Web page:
Tamir awoke to the fading echo of the knock on his door. “Come in.” He got to his feet.
The young man who had shown him to his room earlier stood in the doorway. “Milord, Steward asked me to wake you in time to prepare for the feast this evening.”
“Thank you, Cailean.” Tamir saw a look of surprise on the young man’s face, and suspected it was the use of his name. “But you don’t need to call me ‘milord’. The Freehold
doesn’t have an aristocracy. ‘Captain’ is more than sufficient.”
“No nobles? How can that be, Milord?”
Now he had really shocked the lad. “It’s not really all that different from your system. The farmers own their land just like your barons do, and the merchants own their ships and
warehouses, so the rich farmers and wealthy merchants live much like your royalty. We simply believe that a man should be judged by his actions, not his blood. Although my family is
wealthy, I went to sea at eleven as a cabin boy on a merchant ship owned by a friend of my father. Several of my crewmen are from wealthy families sent to sea to learn the trade.” He
smiled. “Fortunately, most of my crew are seasoned sailors. They keep me from making too many mistakes.”
“Is there anything you require in preparation for the feast tonight, Captain?” The young man seemed more comfortable, back on familiar ground.
“No,” Tamir replied. The he remembered the beautiful woman in the garden. “On second thought, could I get a bath sent up?”
“Certainly. I’ll have one sent up, Captain.” Cailean bowed and left, closing the door behind him.
A half hour later three boys in uniform arrived with the tub and hot water. Tamir relaxed in the hot bath. Other than the quick dip he’d taken after arriving home before his father
sent him on this mission, it had been over a month since he had bathed at all, and that just a dip in sea water while he helped fix a fouled rudder.
When he finished, he dressed in his best clothes—tight brown woolen trousers and white ruffle-collared shirt, covered by a laced, dark brown leather jerkin. He stood gazing at his
reflection in the mirror, wondering how his clothing would compare to the courtiers of King Ragnon’s court. The Freeholder belief in equality resulted in a uniformity of dress among all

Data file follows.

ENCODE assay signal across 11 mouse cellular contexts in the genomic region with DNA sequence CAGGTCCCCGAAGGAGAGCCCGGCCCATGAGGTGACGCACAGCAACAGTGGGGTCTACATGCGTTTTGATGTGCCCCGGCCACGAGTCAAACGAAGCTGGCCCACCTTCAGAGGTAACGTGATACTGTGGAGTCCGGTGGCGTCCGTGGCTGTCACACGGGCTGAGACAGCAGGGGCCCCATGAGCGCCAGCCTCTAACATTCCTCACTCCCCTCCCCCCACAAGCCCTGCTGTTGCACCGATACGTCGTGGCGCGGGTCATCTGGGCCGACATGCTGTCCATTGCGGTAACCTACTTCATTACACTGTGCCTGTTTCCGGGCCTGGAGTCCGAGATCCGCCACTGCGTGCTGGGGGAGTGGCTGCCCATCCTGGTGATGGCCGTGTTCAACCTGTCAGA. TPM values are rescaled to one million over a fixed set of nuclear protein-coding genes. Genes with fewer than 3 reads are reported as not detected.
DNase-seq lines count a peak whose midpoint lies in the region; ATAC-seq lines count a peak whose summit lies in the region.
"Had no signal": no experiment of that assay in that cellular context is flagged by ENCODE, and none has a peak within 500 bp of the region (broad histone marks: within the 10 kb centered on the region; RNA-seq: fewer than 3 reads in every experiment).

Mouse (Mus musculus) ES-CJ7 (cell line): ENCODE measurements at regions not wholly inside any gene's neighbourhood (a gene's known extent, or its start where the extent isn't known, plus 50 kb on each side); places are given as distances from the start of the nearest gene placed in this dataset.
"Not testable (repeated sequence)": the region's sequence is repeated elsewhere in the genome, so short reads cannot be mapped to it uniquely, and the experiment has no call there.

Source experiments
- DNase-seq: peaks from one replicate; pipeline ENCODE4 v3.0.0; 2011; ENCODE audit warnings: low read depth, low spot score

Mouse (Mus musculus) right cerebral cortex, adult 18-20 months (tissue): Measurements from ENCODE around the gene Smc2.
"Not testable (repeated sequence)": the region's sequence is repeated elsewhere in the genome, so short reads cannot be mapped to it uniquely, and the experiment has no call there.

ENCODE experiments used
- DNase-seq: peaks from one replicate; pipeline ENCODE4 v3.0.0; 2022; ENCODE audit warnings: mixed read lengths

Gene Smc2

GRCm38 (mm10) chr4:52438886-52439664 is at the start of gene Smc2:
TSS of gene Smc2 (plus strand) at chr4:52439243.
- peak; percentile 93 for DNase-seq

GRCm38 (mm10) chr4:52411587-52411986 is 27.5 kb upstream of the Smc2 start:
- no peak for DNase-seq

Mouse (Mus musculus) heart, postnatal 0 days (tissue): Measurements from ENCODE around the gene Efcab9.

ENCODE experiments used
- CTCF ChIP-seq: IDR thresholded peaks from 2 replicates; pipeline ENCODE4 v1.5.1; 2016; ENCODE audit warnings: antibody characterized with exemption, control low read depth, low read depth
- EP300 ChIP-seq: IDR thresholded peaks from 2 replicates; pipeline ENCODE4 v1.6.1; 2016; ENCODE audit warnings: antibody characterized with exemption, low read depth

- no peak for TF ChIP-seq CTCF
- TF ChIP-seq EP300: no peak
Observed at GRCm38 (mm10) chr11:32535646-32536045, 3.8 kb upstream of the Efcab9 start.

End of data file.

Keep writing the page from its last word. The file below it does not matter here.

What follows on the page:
classes, with the distinction going to cut and fabric, while in other countries the nobility reveled in clothing that the lower classes couldn’t emulate.
He smiled. Lieutenant Beowyn would almost certainly appear tonight dressed as a courtier. If I’d not been briefed on the lieutenant’s history, including his duel with Count Landis
in Anglia last year, would I have assumed Beowyn was no more than a young fop instead of the exceptional warrior he is? How will the king’s court judge me? He turned
away from the mirror to sit in a chair by the bed. Perhaps my father would have been better served by sending one of his foreign service fellows.
The knock on the door a few minutes later brought Tamir out of his chair. “Come in.”
Sir Beowyn stepped into the doorway and smiled. “Ready, Captain?”
“As ready as possible.” He held his arms out from his sides. “I hope my clothing isn’t too out of fashion in King Ragnon’s court. I didn’t have time to shop for something more
“Not at all, Captain. It’s the man who makes the clothing, not the other way around. Besides, most of our courtiers have spent time in the Freeholds.” Beowyn stepped back into
the hallway with a flourish of his hand. “If you’re ready, Captain.”
As they walked down the hall, Sir Beowyn asked, “By the way, Captain, my cousin Roselyn tells me your people are called Freemen, not Freeholders, and I wondered why. I mean, we’re from
Hawkland and are called Hawklanders, and you’re from the Freeholds. So, why not Freeholders?”